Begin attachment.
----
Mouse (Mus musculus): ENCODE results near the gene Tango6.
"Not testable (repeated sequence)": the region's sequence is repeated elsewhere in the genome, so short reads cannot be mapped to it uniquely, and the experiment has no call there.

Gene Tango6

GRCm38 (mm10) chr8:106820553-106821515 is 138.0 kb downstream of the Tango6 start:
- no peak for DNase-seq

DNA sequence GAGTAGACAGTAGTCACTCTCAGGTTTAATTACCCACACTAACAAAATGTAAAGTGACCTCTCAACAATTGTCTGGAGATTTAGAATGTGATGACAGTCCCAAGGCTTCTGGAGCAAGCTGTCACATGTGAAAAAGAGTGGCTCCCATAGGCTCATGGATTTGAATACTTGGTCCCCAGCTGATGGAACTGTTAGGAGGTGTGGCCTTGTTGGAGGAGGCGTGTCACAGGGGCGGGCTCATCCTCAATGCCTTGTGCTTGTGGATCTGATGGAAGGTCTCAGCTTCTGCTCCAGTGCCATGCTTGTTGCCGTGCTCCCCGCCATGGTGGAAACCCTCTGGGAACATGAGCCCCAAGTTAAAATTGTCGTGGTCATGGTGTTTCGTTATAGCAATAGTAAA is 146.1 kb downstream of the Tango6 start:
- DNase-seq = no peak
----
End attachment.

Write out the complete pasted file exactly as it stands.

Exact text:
Mouse (Mus musculus): ENCODE results near the gene Tango6.
"Not testable (repeated sequence)": the region's sequence is repeated elsewhere in the genome, so short reads cannot be mapped to it uniquely, and the experiment has no call there.

Gene Tango6

GRCm38 (mm10) chr8:106820553-106821515 is 138.0 kb downstream of the Tango6 start:
- no peak for DNase-seq

DNA sequence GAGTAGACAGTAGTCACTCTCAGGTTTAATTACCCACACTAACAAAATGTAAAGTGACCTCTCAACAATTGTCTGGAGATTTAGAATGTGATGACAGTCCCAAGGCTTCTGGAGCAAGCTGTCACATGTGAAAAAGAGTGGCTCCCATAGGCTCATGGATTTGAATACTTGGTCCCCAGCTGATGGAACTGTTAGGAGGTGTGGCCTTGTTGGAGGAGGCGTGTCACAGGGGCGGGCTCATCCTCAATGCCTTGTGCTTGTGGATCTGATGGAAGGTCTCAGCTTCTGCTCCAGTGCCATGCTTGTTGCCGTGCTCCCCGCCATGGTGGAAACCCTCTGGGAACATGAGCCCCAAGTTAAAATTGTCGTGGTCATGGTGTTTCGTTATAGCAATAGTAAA is 146.1 kb downstream of the Tango6 start:
- DNase-seq = no peak